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Chronic stress is the primary driver of modern health problems and rapid aging

Let’s look at why this is, physiologically.

The neuroendocrine cascade contains the hypothalamus, pituitary, thyroid, adrenals, and reproductive/sex organs (ovaries/testes).

The pituitary is the like the director of a movie and the hypothalamus is the producer. Every movie needs a good director and every director needs a producer to manage time, budget, and logistics. In both the body and the movie, communication between these two is key.

The pituitary is responsible for secreting the right hormones, in the right amounts at the right time to tell the thyroid, adrenals, and sex organs to do their job. The same is true in a movie, the director directs the actors, lights, sounds effects, etc. The hypothalamus’ responsibility is to control the on/off of the pituitary’s secretion of hormones, based on feedback it gets from the body, just as the producer manages the spending of the director.

In the case of stress, namely chronic stress situations, there is a mini-break in the communication between the hypothalamus & pituitary. When this happens over and over again, the pituitary doesn’t know when to secret more chemicals so it just shuts off.

Think about it this way, without the communication and oversight of the producer, the director could be spending money like crazy on lighting, but then not pay the sound team so they all quit–when was the last time you saw a silent movie? And then maybe the director tries to over-correct and only pay the sound team, but by this time the movie is so out of control that he gets so fed up he quits.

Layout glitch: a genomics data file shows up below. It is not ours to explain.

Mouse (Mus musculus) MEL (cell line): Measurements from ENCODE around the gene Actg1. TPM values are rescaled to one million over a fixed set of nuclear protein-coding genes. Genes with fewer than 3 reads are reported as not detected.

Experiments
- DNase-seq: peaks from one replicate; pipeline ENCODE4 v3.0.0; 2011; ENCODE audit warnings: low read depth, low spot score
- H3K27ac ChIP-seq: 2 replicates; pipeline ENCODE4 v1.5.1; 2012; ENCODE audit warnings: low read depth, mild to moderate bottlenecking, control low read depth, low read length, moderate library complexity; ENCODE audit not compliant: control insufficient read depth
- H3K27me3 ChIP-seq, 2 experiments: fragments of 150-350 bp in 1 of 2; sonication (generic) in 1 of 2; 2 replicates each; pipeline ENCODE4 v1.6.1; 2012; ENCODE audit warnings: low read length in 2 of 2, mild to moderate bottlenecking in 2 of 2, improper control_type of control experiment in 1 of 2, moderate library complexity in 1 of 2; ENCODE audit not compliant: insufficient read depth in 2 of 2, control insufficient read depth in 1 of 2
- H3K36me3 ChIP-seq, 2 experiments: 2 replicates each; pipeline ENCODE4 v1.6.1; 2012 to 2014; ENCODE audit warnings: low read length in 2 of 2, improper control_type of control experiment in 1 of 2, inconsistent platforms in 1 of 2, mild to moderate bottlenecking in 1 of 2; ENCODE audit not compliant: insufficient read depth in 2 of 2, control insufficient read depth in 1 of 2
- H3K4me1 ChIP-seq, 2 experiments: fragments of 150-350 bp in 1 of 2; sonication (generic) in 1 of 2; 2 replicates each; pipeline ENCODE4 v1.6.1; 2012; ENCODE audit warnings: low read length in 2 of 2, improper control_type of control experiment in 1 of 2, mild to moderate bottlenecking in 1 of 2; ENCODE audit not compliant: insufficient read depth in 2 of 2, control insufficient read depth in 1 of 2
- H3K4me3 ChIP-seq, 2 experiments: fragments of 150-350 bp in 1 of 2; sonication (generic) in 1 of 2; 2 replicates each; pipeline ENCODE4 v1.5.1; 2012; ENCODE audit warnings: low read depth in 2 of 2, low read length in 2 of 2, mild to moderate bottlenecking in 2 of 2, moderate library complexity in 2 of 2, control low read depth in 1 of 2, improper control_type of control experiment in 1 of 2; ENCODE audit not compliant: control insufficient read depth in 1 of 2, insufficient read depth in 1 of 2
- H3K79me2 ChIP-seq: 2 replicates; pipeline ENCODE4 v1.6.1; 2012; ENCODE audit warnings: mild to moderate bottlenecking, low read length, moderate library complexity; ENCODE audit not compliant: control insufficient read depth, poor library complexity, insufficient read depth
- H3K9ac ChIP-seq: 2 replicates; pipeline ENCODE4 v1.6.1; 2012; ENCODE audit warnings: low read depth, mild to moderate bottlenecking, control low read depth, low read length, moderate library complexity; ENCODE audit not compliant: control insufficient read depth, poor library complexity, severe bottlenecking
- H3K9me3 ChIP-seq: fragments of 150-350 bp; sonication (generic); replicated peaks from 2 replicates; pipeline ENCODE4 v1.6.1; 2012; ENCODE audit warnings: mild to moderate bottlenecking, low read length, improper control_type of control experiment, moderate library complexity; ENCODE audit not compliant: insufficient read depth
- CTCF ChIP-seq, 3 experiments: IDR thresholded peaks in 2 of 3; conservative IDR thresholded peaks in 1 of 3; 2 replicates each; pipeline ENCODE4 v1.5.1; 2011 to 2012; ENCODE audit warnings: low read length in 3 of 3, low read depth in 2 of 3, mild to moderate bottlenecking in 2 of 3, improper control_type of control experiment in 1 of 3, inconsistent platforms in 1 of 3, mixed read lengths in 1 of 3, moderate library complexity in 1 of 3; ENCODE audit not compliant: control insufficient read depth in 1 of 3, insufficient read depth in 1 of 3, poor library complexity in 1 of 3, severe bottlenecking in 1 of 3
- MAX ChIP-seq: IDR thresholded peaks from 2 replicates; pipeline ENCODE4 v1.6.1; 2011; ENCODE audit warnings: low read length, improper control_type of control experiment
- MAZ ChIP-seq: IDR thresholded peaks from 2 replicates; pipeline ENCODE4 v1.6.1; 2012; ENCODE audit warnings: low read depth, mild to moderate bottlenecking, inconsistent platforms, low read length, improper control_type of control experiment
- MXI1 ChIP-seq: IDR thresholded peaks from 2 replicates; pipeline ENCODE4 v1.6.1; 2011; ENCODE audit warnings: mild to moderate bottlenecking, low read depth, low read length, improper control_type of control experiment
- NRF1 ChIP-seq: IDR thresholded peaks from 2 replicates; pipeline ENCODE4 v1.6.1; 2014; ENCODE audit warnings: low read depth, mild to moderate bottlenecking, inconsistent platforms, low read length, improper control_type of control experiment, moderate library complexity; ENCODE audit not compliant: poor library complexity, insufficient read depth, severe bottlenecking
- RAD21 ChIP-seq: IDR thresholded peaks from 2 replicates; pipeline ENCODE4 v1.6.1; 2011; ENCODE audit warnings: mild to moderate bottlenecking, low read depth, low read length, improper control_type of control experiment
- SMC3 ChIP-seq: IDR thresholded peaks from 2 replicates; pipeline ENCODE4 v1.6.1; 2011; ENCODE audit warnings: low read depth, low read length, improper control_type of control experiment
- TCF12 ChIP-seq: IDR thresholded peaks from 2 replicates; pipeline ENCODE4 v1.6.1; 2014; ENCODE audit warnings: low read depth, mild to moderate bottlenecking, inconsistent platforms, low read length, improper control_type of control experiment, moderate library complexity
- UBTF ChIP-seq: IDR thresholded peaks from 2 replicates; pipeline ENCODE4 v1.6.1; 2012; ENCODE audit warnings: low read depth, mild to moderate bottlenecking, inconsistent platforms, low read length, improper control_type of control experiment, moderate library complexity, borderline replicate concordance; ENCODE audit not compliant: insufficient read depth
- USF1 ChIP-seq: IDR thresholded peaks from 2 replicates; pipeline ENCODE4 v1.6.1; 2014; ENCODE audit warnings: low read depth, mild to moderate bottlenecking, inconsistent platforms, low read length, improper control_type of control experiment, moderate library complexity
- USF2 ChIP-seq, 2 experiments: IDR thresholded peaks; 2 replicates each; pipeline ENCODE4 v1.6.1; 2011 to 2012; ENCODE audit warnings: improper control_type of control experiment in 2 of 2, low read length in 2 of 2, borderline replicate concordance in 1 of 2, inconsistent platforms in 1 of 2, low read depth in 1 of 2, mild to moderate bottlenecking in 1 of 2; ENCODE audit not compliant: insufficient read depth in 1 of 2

That’s essentially what happens with the pituitary: it quits, or more accurately, “down-regulates.”

Relying on the pituitary to do its job correctly are the

  • thyroid (metabolism, body temperature, etc),
  • thymus (immune system),
  • adrenals (stress, metabolism),
  • pancreas (sugar processing), and
  • sex/reproductive hormones (sex drive, menstruation, conception).
You can imagine when the pituitary shuts off or isn’t responding to lack of, or over production of, hormones in the body, breakdowns occur in the
  • metabolic system (metabolic syndrome, i.e. diabetes, obesity, heart disease, etc)
  • digestive system (processing of food, food allergies, digestive distress, leaky gut, IBS, malabsorption, etc)
  • immune system (auto-immune conditions, poor immune response, allergies, etc)
  • reproductive system (low to no libido, irregular or no menstruation, infertility)
One of the hormones that the pituitary is no longer secreting at optimal levels is the growth hormone, aka “youth hormone.” Growth hormone manages everything from testosterone production, including ability to build muscle, to eyesight, to brain size including learning, memory, and clarity, to the immune system, and fat metabolism.

The amount of growth hormone in our bodies looks something like this: starting high, and staying high until about 16 years old, then dropping off rapidly. This curve can also represent our life or vitality.

There are individual variations in this curve. Unfortunately  many Americans, due to stress, toxins, and poor diet are experiencing an even sharper or earlier decline in their secretion of growth hormone and thus lost vitality. This is why people are getting older much quicker, why chronic disease sets in much earlier, and why the current youth’s lifespan won’t exceed that of their parents.

But there is good news.  Places like Okinawa, Japan have a different curve, that stays more level, indicating youthfulness until their 70’s or 80’s. Then the question becomes, how can we emulate that extended growth hormone curve to lengthen the longevity period and enjoy more life in our years? But, that’s another post.

To summarize, stress is the first source of breakdown in the neuroendocrine cascade. But the havoc stress wreaks does not end there.  Unfortunately, that too, must be saved for another post.

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